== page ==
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30th May 1999

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Sounds of Jazz fusion still cool

Review of Concert by John Mayer's Indo-Jazz Fusions, at the Hilton Colombo, on Monday 24.

A decidedly avuncular John Mayer stood before an ensemble of very young players, who could well be his students in England. They good-naturedly responded to his exhorting them towards levels of improvised and competently charted performance, but yet, happened to arrive at a point some distance away from the joyous spontaneity that defined Mayer's attempts and achievement in this same genre more than 30 years ago. Agreed, what did all of that matter to an audience who arrived in their seats nearly a full half hour late, and sat like the monuments at Abu Simbel in the frigid expanse of the Hilton ballroom!

What did come through, was that this was a concert,a highly organized affair (if not rigidly), fulfilling a composer's intent to structure a performance along a set of guidelines . In this case, such control was exercised (supervised) by Mayer himself, a genius in such organization and in sculpting textures, mixing elements of the music of North and South India, with established practices in Western and (so-called) Jazz music.

Comparisons may be odious, but it was difficult not to recall the startlingly different attempts of 1965 (in the context of that time), even with some nostalgia , of Mayer with Joe Harriott, Pat Smythe and Kenny Wheeler; especially with the Hilton concert featuring several of Mayer's 'old' compositions that we have come to remember with affection. The evening started off with just one of such pieces, "Piloo", based on an evening raga. We were also delighted by the inclusion of "Megha" and the esoteric and impressionist "Song Before Sunrise" both of which were also from those monumental sessions of 30 odd years ago.

"Piloo" we noticed, with its frontline of muted trumpet and flute, was pretty much along the lines of the structured neatness of the West Coast sound, as epitomized in the work of say, Bud Shank. The versatility of the band was well in evidence as it travelled through a gamut of Indian inflected tempi and encompassed everything for hard swinging hard-bop , through the spirit of Havana to touch on Caribbean reggae as well! There were equal measures of California Cool, the exoticism of Ellington-Strayhorn, and the 'heat' of Maynard Ferguson in the arrangement for the ensemble.

Sadly, the frontline, which would usually include saxophone was thinned on account of the indisposition of one of the players. Yet, they acquitted themselves commendably, albeit appearing somewhat bewildered at times by the complexity of maintaining the scalar reference of the raga as opposed to the 'changes'(chords to indicate movement in harmony) that improvising Jazzmen are usually comfortable with. As an example, Dave Smith(trumpet) seemed held in a straitjacket as he strove to remain within the notes of the raga in Piloo and Megha, but broke loose exultantly in the Latin tinged "Myan Ki Melhar" to provide us with a Roy Hargrove flavoured lyricism in his improvised solo.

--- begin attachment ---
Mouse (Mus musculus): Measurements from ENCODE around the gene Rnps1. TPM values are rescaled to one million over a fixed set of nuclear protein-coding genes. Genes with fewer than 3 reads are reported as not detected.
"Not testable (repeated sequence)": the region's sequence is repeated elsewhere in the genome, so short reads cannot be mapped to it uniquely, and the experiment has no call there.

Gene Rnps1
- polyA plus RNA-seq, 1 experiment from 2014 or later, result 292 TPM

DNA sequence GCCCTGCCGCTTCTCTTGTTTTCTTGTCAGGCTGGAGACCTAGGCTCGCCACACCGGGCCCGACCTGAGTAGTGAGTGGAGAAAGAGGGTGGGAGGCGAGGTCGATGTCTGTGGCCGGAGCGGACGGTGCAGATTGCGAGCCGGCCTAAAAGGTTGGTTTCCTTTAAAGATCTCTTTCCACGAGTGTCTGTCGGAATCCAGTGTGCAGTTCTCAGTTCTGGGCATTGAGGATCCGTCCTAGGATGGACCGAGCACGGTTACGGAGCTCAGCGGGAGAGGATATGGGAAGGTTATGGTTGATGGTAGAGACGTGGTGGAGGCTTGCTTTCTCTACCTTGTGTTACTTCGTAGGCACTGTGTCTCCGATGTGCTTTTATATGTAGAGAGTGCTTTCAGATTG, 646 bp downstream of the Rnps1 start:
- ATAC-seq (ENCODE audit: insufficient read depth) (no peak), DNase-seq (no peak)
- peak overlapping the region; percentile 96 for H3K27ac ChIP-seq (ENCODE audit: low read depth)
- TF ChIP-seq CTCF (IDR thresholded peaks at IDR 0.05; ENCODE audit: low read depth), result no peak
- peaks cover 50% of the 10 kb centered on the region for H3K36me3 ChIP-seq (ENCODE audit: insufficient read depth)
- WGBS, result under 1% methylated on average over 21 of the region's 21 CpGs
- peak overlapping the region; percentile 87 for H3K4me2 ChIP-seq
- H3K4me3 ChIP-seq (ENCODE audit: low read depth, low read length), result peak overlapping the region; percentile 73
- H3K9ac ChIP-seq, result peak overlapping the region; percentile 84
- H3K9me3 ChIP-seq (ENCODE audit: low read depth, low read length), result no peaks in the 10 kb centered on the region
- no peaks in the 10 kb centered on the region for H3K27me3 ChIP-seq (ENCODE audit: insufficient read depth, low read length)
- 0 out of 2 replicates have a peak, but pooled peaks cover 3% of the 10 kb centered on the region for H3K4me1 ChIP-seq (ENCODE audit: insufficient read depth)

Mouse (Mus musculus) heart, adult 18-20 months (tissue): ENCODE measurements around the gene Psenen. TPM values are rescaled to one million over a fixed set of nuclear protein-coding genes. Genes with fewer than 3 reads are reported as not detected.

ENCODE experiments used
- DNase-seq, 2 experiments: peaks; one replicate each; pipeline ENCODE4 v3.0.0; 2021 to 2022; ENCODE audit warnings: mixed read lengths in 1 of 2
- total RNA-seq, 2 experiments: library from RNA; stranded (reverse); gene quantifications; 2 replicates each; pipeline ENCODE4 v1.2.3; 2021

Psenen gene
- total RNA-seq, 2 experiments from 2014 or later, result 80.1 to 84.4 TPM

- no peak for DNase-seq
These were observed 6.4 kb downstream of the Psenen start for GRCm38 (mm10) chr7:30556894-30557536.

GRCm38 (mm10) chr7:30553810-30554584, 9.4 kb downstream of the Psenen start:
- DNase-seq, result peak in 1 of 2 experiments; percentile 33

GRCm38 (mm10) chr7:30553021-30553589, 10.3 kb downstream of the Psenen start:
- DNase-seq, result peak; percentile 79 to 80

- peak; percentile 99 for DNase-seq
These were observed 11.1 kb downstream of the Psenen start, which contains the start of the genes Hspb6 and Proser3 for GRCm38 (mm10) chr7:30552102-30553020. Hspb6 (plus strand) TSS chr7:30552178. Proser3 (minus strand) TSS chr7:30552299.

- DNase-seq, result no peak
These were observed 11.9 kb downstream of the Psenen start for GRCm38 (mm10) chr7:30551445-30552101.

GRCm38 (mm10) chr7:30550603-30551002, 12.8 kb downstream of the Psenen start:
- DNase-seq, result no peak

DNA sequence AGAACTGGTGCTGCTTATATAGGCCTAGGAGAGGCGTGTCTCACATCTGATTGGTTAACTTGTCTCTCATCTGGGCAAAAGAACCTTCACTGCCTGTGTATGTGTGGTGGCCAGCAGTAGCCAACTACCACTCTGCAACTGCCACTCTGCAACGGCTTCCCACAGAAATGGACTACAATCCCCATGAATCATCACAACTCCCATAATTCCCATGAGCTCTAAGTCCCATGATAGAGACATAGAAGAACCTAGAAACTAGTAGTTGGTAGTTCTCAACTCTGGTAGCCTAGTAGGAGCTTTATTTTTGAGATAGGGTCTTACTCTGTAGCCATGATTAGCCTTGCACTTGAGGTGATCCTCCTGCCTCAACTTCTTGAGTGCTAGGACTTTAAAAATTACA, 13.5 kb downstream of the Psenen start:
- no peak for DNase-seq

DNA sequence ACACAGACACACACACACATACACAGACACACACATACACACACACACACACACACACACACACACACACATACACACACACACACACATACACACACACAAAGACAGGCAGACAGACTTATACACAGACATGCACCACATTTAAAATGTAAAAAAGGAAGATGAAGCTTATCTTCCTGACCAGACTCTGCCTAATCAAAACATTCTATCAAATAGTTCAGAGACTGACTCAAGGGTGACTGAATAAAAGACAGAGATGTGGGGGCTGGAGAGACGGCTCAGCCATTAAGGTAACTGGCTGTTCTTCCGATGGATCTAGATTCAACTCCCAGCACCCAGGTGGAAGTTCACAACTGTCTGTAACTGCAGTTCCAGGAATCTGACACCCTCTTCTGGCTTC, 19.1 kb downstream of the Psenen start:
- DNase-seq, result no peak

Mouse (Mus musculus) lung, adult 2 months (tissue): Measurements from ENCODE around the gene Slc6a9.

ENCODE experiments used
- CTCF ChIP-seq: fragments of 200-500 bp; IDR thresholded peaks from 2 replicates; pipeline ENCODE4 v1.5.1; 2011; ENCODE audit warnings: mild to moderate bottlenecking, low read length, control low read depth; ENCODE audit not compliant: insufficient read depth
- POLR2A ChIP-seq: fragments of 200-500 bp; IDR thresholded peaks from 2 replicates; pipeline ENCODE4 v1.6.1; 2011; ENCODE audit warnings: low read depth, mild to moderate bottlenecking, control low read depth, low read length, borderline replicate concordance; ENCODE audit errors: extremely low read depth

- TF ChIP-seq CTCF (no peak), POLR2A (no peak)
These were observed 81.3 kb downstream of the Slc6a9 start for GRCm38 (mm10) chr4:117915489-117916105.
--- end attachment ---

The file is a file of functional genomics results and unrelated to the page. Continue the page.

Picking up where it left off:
Pianist Simon Colam (recently graduated from Guildhall), on the other hand, adapted himself by superimposing well-tempered chord structures on top of the micro-tonal raga scale, and usually succeeded in taking the music in a different direction - at one moment employing the elegance of say Michel Petrucciani, and then, in another piece would lapse into the ebullient hard bop of Jacky Terrasson .

In this, he was ably supported by the rhythm of Dave Foster's electric bass, and Andrew Bratt, who one can sense, is a drummer more at home in the mainstream; but having said that, he does work with other elements commendably, when he also settled for the South Indian Ghatam at times! Through all of this, the Indo aspect is shored up by Jonathan Mayer's (the leader's son ; himself a fine composer) sitar and Harginder Matharu's tabla .

Despite the commercial crassness inherent in the term at this time, what we did have demonstrated was that the fusion of streams of musical traditions and rhythms is not out of date, and can still offer challenges to players - and who better to prove that, than the forerunner of the trend, the uncompromising John Mayer himself!

- Arun Dias Bandaranaike
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